Regular readers may have noticed I’ve been rather silent these past few weeks. It’s been about a month since I last posted, a fact which I was amazed to discover when I logged on this morning for the first time in a long while. There is a (fairly) good explanation for this, and for my neglect of my favourite blogs and websites.
Here in the southern hemisphere it’s that most joyous time of the year: winter. Unfortunately, before we can all enjoy wrapping ourselves in blankets and sipping warm tea of a chilly afternoon, university exams loom over the immediate future. As a long-standing Arts student I don’t actually have exams, but I did have to write roughly eight thousand words’ worth of essays before the semester was over. So, naturally, the past few weeks have been spent in a kind of robotic sleep-eat-work-sleep routine, punctuated by the occasional anxiety attack (complete with paper-bag breathing exercises) and sleepless night.
Despite this routine (or perhaps because of it), I have finally made it through to the other side of the semester. Setting aside the two unwritten chapters of my end-of-year project, I now have a lovely four weeks in which to read, catch up with my favourite blogs, and readjust my sleeping pattern. In the meanwhile, I thought I’d share a post I prepared a few weeks ago for Top Ten Tuesday, although I am aware that it is several weeks late and also that today is a Wednesday. Still, never mind; I’d like to offer you:
My Top Ten Favourite Book Titles
- One Hundred Years of Solitude by Gabriel García Marquez. Undoubtedly my favourite book title of all time. It has a lovely lyrical quality to it, as do all of Marquez’s titles.
- The Beautiful and Damned by F. Scott Fitzgerald. For the longest time I thought this book was called The Beautiful and the Damned. Which has absolutely nothing to do with certain daytime soap operas. Nosir. But Fitzgerald’s title sums up the fate of his protagonists so well.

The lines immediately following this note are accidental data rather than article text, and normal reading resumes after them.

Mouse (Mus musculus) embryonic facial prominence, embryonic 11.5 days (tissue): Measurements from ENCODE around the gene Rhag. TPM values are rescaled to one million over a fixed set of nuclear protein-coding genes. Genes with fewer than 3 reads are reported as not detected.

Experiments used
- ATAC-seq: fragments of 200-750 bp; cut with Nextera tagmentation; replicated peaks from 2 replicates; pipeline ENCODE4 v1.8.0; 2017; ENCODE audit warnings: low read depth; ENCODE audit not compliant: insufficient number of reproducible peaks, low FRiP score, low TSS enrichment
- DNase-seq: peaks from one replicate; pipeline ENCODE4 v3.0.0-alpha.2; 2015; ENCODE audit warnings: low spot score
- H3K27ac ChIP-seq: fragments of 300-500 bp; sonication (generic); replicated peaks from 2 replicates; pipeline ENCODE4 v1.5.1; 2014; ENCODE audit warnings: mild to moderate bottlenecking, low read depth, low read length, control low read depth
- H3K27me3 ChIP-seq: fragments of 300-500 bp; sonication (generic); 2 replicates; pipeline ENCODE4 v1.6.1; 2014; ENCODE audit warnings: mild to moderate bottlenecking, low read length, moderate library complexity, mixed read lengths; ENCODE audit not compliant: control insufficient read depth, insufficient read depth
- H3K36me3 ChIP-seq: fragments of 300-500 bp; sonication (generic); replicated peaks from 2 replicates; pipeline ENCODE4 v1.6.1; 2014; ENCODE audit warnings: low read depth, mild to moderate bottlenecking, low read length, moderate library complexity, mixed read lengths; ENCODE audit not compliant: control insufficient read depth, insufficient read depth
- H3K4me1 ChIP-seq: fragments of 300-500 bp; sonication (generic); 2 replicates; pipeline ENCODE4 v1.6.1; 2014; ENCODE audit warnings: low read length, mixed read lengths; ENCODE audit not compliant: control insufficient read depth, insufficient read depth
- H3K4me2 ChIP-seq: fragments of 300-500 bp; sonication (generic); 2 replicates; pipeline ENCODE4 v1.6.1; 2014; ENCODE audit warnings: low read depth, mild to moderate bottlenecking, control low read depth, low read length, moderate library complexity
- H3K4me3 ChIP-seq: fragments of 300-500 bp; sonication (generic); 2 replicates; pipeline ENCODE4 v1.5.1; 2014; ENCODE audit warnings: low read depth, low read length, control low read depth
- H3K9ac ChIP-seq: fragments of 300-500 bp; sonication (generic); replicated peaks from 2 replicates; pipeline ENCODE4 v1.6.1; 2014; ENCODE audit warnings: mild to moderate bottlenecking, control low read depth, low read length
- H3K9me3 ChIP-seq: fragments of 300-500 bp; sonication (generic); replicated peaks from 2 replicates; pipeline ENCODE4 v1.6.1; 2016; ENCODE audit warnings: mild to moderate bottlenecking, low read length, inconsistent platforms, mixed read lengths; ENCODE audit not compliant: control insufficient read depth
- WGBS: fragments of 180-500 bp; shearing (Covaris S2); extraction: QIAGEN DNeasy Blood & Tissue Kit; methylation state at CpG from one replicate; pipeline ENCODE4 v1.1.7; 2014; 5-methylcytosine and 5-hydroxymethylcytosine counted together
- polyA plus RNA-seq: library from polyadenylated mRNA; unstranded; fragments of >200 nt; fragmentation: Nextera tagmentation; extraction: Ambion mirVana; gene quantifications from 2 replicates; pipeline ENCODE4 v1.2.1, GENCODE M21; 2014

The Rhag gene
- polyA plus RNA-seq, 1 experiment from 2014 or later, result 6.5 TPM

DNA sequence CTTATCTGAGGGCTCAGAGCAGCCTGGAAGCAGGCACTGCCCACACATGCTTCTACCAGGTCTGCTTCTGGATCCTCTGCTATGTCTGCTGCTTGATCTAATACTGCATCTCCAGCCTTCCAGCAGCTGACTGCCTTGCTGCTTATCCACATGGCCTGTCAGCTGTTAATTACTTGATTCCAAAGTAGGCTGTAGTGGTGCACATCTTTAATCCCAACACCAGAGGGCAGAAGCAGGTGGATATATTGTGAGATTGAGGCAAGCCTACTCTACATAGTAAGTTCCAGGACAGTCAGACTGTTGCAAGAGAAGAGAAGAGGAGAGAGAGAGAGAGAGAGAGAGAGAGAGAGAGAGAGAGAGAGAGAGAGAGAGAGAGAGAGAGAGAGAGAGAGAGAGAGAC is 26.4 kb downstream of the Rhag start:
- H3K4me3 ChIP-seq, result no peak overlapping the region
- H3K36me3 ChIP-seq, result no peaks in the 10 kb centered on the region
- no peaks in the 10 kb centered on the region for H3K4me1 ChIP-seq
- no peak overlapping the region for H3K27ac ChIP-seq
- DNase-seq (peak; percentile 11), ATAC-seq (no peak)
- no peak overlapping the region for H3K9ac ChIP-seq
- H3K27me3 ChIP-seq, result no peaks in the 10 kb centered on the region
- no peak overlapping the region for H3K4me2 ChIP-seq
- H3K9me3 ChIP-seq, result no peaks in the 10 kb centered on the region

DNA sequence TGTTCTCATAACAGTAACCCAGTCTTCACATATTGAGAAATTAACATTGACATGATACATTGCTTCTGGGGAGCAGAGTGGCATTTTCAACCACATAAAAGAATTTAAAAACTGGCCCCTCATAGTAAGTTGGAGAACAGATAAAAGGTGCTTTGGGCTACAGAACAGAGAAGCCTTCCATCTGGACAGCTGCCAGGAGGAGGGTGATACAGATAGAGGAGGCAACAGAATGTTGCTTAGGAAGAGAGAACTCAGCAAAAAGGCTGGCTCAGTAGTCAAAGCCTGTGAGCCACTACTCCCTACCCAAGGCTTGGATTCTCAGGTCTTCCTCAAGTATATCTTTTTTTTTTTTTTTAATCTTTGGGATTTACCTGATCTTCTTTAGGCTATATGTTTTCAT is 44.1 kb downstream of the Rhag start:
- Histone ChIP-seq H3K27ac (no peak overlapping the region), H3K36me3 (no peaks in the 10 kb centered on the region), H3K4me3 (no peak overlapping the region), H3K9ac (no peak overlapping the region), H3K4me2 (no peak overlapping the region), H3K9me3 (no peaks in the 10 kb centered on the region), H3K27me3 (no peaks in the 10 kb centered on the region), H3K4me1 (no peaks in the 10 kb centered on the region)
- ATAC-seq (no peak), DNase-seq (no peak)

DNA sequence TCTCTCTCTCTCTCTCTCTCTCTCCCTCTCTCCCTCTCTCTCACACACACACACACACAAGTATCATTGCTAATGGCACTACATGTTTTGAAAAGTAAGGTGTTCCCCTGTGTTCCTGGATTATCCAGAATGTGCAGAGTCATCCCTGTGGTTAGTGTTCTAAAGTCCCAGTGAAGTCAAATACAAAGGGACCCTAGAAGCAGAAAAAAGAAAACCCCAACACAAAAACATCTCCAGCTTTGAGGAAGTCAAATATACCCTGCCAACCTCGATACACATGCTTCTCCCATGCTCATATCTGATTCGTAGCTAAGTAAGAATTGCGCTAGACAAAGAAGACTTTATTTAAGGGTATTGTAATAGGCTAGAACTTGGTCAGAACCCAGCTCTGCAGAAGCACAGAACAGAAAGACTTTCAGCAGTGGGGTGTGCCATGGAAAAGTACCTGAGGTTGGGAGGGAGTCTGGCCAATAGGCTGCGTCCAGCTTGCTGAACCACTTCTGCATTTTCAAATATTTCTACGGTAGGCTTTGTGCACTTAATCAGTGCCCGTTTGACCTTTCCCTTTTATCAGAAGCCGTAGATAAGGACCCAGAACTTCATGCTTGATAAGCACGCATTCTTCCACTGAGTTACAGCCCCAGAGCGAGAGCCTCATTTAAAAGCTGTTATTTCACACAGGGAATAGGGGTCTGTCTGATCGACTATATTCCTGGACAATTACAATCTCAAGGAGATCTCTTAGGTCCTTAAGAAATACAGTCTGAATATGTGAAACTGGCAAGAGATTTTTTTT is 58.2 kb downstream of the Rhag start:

- Of Love and Other Demons by Gabriel García Marquez. Perhaps it has something to do with the process of translation, but all of Marquez’ titles sound beautiful to me. This one is just stunning.
- If on a Winter’s Night a Traveller by Italo Calvino. I know I keep harping on about this book, but I think the title is just brilliant. Especially when you get to the twist at the end.
- Let us Compare Mythologies by Leonard Cohen. I don’t know why, but I really love the title of Cohen’s first volume of poetry.
- The Girl Green as Elderflower by Randolph Stow. This particular Australian author has some wonderful titles. It was difficult to choose between this and The Merry-Go-Round-in-the-Sea, but in the end I decided on the book I liked the best.
- Things Fall Apart by Chinua Achebe. This title is so evocative; I think it’s one of the best ever.
- Hiroshima Mon Amour by Marguerite Duras. It doesn’t even need to be translated. Not to mention that it doesn’t have the same power in English as it does in the original.
- The Unbearable Lightness of Being by Milan Kundera. Another translated title that is like a piece of micro-fiction. It is almost a work of art in and of itself.
- I Capture the Castle by Dodie Smith. I loved this book when I was in high school. Perhaps I felt like the title captured something of the teenage experience, and the beautiful imagery of this lovely novel.